Regional differences in Dutch maternal mortality

J.P. de Graaf, J.M. Schutte, J.J. Poeran, J. van Roosmalen, G.J. Bonsel, E.A.P. Steegers

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Objective To study regional differences in maternal mortality in the Netherlands. Design Confidential inquiry into the causes of maternal mortality. Setting Nationwide. Population A total of 3 108 235 live births and 337 maternal deaths. Methods Data analysis of all maternal deaths in the period 1993-2008. Main outcome measure Maternal mortality. Results The overall national maternal mortality ratio was 10.8 per 100 000 live births. In the 12 provinces of the Netherlands, the maternal mortality ratio ranged from 6.2 in Noord Brabant to 16.3 per 100 000 live births in Zeeland. In the four largest cities, maternal mortality varied from 9.3 in Amsterdam to 21.0 in Rotterdam. At a national level, the most frequent direct cause was pre-eclampsia. Increased risks for maternal mortality were found for women living in deprived neighbourhoods (RR 1.41), women from non-Western origin (RR 1.59), and women who were 35 years or older (RR 1.61). Conclusion There are significant variations in maternal mortality ratios in the Netherlands between cities, provinces, and neighbourhoods. In addition, higher maternal mortality was observed in women of non-Western origin and in women who were 35 years of age or older. © 2012 RCOG.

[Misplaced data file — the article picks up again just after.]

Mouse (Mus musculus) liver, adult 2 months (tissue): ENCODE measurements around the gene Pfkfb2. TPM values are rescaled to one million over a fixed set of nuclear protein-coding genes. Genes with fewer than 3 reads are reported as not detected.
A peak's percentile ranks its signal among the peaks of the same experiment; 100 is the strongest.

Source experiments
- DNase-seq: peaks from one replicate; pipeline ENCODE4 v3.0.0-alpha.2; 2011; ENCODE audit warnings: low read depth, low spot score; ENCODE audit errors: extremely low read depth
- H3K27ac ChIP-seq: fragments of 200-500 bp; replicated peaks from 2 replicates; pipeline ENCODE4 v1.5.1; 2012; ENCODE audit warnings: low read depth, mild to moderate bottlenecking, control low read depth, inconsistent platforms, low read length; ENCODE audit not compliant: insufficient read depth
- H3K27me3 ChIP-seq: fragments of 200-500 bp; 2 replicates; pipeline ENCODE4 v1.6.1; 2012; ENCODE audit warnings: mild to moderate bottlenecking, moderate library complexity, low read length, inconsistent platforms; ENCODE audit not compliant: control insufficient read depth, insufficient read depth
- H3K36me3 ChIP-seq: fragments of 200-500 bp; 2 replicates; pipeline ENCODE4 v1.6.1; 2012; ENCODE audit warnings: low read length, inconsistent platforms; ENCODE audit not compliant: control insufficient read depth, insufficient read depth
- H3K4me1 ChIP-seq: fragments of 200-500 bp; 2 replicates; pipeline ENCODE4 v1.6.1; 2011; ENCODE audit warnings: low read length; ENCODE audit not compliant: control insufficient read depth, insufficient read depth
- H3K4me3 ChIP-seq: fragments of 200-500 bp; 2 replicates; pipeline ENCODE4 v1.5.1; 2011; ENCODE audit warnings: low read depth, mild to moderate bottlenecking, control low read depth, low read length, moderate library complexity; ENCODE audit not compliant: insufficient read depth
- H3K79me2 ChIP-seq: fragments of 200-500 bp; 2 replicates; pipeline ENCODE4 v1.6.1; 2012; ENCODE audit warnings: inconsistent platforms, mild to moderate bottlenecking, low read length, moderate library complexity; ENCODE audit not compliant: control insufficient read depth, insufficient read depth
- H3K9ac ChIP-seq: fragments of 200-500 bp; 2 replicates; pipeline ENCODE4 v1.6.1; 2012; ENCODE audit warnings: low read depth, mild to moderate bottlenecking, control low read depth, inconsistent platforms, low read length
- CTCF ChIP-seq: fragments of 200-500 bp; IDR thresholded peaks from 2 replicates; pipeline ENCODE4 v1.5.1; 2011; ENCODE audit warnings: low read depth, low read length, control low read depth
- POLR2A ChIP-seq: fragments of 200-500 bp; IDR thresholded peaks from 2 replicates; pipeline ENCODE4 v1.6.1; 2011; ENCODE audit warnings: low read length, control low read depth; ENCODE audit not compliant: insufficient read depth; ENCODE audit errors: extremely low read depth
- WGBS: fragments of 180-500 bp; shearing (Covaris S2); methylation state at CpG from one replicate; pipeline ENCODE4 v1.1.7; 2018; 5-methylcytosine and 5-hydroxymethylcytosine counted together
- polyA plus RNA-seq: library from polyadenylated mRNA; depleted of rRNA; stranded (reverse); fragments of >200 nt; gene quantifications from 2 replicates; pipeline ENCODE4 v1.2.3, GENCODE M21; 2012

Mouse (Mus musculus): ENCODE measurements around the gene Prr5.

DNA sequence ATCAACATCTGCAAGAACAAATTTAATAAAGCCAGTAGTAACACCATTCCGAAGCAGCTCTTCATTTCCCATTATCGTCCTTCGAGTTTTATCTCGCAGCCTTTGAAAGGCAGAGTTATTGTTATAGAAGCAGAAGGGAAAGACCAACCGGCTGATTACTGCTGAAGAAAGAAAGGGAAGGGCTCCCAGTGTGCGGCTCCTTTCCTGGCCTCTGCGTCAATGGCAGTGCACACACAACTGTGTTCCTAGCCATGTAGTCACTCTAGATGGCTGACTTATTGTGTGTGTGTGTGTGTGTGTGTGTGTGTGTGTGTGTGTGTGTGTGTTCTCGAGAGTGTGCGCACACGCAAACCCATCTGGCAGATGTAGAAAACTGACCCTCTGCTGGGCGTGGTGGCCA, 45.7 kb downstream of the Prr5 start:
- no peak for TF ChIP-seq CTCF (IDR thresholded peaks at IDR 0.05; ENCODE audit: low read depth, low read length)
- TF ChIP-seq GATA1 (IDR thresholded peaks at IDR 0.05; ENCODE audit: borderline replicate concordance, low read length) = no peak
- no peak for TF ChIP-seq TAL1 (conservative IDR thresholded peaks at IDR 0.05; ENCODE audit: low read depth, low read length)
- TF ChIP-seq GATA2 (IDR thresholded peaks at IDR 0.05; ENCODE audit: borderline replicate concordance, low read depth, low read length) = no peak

Original languageEnglish
Pages (from-to)582-588
JournalBJOG: An International Journal of Obstetrics & Gynaecology
Issue number5
Publication statusPublished - 2012

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